The scones were not made by me, made by my fair Mama from her Good Housekeeping 'Cooking is Fun' cookbook which can safely be called vintage! It may be older than me but it does make very nice scones, back when food was 'proper'.
For the other offerings I used a combination of Rachel Allen's Bake cookbook and James Martin's My Kitchen. I'll be focussing on James Martin's book today - the brownies and the ham terrine.
Look at how much effort I go to - flower shaped toast with smoked salmon!!
On the strength of the success of the ham terrine from my last afternoon tea I decided to buy the book - it deserved a place in my collection (plus it was a bargainous £6.99 - huzzah!). There are honestly only a handful of recipes I wouldn't try, and that's only because I don't eat things such as rabbit or lamb. Recipes are sorted by seasons and all look very unfussy and simple to make which makes me believe that Mr Martin really does make this food at home.
There is a nice short introduction to each chapter with a few examples of what is in season at that time of year. It makes it look easy to shop locally and seasonally when food looks this tasty.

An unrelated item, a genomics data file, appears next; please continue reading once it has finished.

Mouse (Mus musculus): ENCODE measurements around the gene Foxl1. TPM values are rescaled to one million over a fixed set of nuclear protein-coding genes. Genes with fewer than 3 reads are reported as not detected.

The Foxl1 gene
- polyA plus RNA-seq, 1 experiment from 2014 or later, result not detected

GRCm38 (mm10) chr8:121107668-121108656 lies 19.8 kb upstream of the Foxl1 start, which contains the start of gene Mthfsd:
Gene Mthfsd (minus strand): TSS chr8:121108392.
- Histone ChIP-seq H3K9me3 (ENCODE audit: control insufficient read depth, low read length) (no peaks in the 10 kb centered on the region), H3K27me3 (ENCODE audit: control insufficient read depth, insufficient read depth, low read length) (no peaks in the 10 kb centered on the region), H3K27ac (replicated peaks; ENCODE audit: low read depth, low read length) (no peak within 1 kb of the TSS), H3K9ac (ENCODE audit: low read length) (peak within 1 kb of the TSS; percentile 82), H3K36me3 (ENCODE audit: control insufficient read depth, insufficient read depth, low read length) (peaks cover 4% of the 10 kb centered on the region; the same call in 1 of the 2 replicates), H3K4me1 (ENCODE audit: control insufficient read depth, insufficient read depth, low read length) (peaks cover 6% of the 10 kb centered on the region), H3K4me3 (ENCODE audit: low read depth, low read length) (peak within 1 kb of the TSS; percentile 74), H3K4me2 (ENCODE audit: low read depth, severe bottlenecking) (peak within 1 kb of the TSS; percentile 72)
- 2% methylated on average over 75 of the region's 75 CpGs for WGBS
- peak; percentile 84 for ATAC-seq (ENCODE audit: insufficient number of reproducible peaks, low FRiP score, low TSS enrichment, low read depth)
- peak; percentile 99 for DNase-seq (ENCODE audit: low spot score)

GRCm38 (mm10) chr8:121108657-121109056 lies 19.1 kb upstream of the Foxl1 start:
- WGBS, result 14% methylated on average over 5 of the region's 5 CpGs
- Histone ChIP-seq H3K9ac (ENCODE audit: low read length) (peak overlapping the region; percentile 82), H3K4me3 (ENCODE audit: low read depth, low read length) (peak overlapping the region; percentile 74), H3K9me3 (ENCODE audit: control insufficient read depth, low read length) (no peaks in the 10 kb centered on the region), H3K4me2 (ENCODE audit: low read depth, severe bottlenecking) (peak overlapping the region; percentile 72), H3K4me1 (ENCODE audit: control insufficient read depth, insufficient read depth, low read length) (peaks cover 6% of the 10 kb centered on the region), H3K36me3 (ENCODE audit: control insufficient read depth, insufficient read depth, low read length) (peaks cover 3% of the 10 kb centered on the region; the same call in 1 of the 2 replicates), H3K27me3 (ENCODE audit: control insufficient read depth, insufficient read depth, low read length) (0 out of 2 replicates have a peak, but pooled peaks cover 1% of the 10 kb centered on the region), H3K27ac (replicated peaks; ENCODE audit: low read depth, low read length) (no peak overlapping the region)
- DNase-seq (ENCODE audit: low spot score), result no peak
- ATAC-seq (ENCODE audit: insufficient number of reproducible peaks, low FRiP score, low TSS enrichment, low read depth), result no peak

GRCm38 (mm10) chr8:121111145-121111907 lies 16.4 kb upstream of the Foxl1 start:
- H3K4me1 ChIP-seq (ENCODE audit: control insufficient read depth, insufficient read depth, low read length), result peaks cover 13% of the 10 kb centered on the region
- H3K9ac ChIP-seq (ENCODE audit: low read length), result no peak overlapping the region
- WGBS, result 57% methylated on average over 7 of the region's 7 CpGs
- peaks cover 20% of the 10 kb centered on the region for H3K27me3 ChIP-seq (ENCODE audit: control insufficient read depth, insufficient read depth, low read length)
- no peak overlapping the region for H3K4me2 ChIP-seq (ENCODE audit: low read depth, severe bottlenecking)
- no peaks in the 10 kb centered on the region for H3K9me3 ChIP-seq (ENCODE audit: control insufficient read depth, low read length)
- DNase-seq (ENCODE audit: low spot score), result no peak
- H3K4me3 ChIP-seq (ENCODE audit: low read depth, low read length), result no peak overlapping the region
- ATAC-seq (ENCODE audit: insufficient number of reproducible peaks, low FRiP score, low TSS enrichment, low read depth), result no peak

Recipes include Sliced duck breast with winter stir-fry and Scallops with black pudding and apple puree, both of which I made from the taster booklet from Good Food magazine. The winter stir-fry made a very nice accompaniment to the juicy duck and manages to make sprouts tasty! The scallops and black pudding made a gorgeous dish with apple and has quickly become part of my repertoire. It is in fact making an appearance for La Mama's birthday meal next week if nice scallops can be found.
The pressed ham terrine was ultra successful once again, in fact I think it was even better this time. Still no ham hock found so used a gammon joint and boiled it till it fell apart beautifully. I tore the ham into smaller pieces this time so it looked a little bit prettier, but only vaguely! But who cares when it tastes this good?! I was glad that there was plenty left to eat more later on toast.
The other recipe I used was the Black cherry brownie recipe from the summer chapter. He admits that there is nothing particularly special about this recipe but it's the best one he's found in 20 years. Would I agree? Well, again they just didn't set very well. I'm not very lucky with brownies. They did taste absolutely yummy though and the fresh cherries cut through the chocolate nicely. It was quite a job trying to get nice petite squares onto my cake stand though! The rest of the pan of brownies were eaten with a spoon with cream on top. Double indulgence. Oh, and obligatory glitter.
So pretty darn successful, bar a soggy brownie- definitely one that everyone should add to their cookbook collection. Next I want to try Slow-roasted tomatoes with Worcestershire sauce, Potted salt beef with gherkins and Grilled halibut with champ and lemon caper butter. Tempted yet?
Next time, afternoon tea part two with Rachel Allen.